TAMPA — For centuries, books have been swept off the shelves of libraries when the powers-that-be deemed them dangerous for young minds.
Dangerous to read, not to chew.
But now a federal commission is scrutinizing old library books for a different kind of content: Lead, a toxin easily absorbed into the bodies of young children over time, with serious consequences to mental and emotional development.
In response to the massive toy recalls of recent years, Congress in the fall passed the Consumer Product Safety Improvement Act, which imposes new lead testing requirements, restrictions and penalties on all products intended for children 12 and younger.
The law doesn't specify books as "children's products," but the federal Consumer Product Safety Commission, which is in charge of implementing it, does.
The magic year is 1986. All books published that year and after are assumed to be safe, since regulations already were in place banning lead from printers' ink.
They're on trial.
Before Feb. 10 of next year, when the law will start to be enforced, the commission will need to determine whether pre-1986 books pose a health hazard to kids. And they'll need to tell librarians what to do.
Right now, librarians are imagining the worst-case scenario: pay $300 to test each old book, as the American Library Association estimates, destroy them all or face $100,000 in fines.
"We're talking about tens of millions of copies of children's books that are perfectly safe," said Emily Sheketoff, executive director of the library association's Washington office. "I wish a reasonable, rational person would just say, 'This is stupid. What are we doing?' "
Though opponents say there is not a single instance of a child getting sick from lead in a book, safety commissioner Thomas H. Moore has said such an assertion isn't good enough to exempt books from the law. He wants proof that the books are safe.
The publishing industry has scrambled to test old books, setting up a Web site with the results. It concluded that no ink tested measured the toxic level of 600 part per million, or even a sixth of that.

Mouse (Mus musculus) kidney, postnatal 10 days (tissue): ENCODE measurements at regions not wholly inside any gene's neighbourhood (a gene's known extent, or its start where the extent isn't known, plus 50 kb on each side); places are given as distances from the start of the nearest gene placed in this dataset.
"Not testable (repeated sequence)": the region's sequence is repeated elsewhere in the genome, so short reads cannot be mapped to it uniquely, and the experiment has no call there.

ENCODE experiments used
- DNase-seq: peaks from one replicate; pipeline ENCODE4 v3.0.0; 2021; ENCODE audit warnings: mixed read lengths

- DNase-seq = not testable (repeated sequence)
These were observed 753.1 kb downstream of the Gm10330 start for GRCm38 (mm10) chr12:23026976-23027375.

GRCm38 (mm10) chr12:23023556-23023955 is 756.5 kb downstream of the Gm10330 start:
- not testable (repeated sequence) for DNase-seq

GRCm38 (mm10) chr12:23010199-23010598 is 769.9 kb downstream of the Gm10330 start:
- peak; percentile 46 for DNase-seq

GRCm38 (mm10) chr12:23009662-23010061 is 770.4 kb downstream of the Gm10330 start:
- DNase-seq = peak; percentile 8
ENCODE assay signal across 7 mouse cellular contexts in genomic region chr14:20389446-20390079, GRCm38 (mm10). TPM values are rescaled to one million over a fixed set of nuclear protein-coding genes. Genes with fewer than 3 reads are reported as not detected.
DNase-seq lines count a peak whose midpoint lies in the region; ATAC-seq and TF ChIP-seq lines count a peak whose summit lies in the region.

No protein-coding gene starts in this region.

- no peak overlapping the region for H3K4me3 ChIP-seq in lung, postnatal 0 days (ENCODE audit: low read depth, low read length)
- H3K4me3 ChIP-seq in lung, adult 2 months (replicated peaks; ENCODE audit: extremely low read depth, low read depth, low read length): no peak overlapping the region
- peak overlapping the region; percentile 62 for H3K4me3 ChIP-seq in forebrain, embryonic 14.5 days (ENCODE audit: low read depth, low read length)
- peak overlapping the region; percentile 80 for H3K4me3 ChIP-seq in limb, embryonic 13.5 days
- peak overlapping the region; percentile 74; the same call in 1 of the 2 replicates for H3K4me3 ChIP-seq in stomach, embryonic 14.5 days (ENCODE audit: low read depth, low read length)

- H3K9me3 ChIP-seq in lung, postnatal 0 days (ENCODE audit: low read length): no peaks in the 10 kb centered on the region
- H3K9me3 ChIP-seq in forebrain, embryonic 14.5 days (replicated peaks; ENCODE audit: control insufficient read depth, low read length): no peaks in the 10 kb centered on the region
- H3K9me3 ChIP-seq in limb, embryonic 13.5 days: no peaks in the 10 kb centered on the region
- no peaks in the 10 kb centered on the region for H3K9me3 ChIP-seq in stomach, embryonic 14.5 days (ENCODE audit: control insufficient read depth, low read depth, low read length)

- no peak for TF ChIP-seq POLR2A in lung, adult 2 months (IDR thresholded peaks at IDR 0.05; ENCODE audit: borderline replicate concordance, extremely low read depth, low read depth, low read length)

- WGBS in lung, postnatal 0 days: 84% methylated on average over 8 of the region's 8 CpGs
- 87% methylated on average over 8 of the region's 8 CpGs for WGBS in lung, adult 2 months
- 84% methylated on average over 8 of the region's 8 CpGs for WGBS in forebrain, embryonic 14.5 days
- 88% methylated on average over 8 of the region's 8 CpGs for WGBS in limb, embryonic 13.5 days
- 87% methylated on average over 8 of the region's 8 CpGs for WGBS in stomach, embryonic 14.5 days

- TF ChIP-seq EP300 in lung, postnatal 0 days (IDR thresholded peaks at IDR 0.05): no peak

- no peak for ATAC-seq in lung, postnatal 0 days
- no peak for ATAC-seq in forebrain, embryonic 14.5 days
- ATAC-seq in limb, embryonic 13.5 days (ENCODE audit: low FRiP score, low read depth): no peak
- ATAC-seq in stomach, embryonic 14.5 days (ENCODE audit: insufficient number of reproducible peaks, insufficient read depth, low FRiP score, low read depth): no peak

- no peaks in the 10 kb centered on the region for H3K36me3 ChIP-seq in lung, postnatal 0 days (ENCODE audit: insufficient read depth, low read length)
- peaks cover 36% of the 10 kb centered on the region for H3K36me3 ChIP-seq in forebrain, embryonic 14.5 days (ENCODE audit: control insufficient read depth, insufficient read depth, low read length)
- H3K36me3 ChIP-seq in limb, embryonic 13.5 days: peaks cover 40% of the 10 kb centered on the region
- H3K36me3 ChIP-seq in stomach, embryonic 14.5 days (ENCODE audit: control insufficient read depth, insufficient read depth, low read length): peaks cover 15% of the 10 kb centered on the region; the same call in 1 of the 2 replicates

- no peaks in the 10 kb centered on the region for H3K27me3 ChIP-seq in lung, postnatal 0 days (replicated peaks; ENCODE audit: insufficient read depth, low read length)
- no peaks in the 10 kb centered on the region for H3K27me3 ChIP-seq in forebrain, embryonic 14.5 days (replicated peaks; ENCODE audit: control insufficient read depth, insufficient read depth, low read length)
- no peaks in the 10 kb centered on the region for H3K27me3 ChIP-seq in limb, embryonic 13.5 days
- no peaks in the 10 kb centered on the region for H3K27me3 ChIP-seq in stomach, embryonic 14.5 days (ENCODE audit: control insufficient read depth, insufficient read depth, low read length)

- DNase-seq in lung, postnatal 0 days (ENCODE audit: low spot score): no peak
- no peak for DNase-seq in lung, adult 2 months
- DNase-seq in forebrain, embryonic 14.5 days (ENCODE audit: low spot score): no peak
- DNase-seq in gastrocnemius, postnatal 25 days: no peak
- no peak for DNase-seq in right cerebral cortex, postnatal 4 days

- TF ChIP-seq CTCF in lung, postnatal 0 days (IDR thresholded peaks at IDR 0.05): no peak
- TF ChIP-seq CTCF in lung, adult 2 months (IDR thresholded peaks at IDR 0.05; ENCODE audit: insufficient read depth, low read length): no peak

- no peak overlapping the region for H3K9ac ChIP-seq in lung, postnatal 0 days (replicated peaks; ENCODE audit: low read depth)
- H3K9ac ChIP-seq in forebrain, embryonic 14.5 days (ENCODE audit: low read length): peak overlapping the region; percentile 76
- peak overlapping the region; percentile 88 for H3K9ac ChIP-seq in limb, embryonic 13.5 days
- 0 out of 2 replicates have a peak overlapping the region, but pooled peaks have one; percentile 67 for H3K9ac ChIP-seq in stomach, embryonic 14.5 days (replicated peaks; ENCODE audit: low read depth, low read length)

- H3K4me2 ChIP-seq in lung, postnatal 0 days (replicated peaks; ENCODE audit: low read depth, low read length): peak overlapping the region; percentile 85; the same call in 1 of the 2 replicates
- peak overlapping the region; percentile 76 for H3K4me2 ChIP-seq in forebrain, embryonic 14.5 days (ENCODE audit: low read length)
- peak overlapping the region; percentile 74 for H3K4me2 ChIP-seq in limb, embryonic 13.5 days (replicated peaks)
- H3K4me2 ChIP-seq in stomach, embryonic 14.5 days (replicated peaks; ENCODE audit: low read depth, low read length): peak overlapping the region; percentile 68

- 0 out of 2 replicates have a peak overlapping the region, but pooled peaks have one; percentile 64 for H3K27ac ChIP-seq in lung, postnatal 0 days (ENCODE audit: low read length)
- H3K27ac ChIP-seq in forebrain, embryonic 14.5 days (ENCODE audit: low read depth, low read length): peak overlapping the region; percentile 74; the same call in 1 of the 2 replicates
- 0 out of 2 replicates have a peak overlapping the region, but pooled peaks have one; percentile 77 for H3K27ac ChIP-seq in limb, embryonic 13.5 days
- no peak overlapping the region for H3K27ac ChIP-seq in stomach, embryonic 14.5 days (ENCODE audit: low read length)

The problem, though, is that those results can't be applied universally to all books, because books have never been regulated, said Allan Adler, vice president of the Association of American Publishers.
Thousands of small publishing companies are scattered throughout the country. It would be almost impossible to give the commission the kind of universal proof it wants.
The Centers for Disease Control don't have enough information, either. Spokesman Jay Dempsey urges parents to use caution.
"If you know a child is reading a book that is older than that, and they have a tendency to put things in their mouth, you probably would not want that to happen," he said. "However, I'm not trying to portray this as a very large health emergency."
As the people in Washington attempt to sort out the mess, librarians in the Tampa Bay area are keeping a close watch.
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Barbara Rooks, who supervises elementary school media centers across Hillsborough County, is trying to anticipate what she would do if old books fell under the regulation.
The problem, she said, is that copyright dates don't necessarily indicate printing. The date could say 1985, but the book may have been printed later.
Purchase records would help, if the school district keeps any that old.
And what about classroom libraries? Donated books?
"You're talking about an enormous amount of time," Rooks said. "I think more harm than good would come out of it. … You'd be wasting a lot of money because you'd be throwing stuff away."
She hastened to add that safety, in the end, will be a priority.
Mary Brown, executive director of the Pinellas Public Library Cooperative, said, "It couldn't come at a worse time."
Budgets are smaller. Staffing levels are low. The co-op isn't purchasing books at the same volume and capacity as it used to, and would not be able to test every single old book.
Brown estimates that if the commission concludes the books fall under regulation, 10 percent of Pinellas' entire children's library collection would need to be scrutinized.
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Children's tendencies to gnaw on books may actually work in the libraries' favor.
Librarians spend much of their time weeding out books with bite marks, juice stickies, torn pages and grubby fingerprints.
The younger the child's book level, the newer the books in collections will be, said Vickie Rickets, the children's librarian at downtown Tampa's John F. Germany library.
For example, toddler cardboard books don't last longer than a year. And toddlers are the most likely to put books in their mouths to begin with.
But that doesn't mean old books still don't line the shelves of local libraries.
At the Temple Terrace Public Library, the Times found half a dozen hardcover children's books, some dating back to the 1970s, within five minutes.
The books smelled old, and weren't as colorful as their new counterparts. Would kids even be attracted to them?
As 7-year-old Sydnie Harski accumulated a pile of books to take home, her father Charles didn't check the date, even after a reporter told him about the commission's questions.
He said he wouldn't worry about lead in books until someone official tells him to.
Times researcher John Martin and the Associated Press contributed to this report. Alexandra Zayas can be reached at firstname.lastname@example.org or (813) 226-3354.